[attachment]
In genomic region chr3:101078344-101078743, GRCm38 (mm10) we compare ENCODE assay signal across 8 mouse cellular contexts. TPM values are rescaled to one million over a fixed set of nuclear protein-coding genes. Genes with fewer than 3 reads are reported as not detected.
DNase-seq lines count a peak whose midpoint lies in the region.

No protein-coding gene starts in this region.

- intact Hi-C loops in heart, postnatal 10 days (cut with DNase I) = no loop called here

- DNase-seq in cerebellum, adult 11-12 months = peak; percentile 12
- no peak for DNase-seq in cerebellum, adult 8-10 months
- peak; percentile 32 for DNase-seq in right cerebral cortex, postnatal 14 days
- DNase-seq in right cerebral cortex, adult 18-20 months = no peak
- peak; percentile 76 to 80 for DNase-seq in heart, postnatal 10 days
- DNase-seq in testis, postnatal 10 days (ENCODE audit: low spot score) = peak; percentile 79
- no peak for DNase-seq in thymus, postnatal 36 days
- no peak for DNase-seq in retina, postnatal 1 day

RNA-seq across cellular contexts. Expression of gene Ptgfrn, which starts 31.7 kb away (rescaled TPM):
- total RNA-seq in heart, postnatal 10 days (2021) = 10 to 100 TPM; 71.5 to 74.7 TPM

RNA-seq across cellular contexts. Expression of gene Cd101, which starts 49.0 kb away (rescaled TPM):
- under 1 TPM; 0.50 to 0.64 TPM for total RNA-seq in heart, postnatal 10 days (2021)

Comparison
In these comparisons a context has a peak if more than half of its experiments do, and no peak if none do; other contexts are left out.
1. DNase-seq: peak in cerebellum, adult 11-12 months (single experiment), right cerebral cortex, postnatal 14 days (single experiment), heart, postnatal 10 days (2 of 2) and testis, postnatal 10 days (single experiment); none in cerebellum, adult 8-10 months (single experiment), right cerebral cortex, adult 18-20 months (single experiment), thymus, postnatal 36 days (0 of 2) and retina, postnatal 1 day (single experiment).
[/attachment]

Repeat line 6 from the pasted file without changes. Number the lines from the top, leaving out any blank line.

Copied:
- no peak for DNase-seq in cerebellum, adult 8-10 months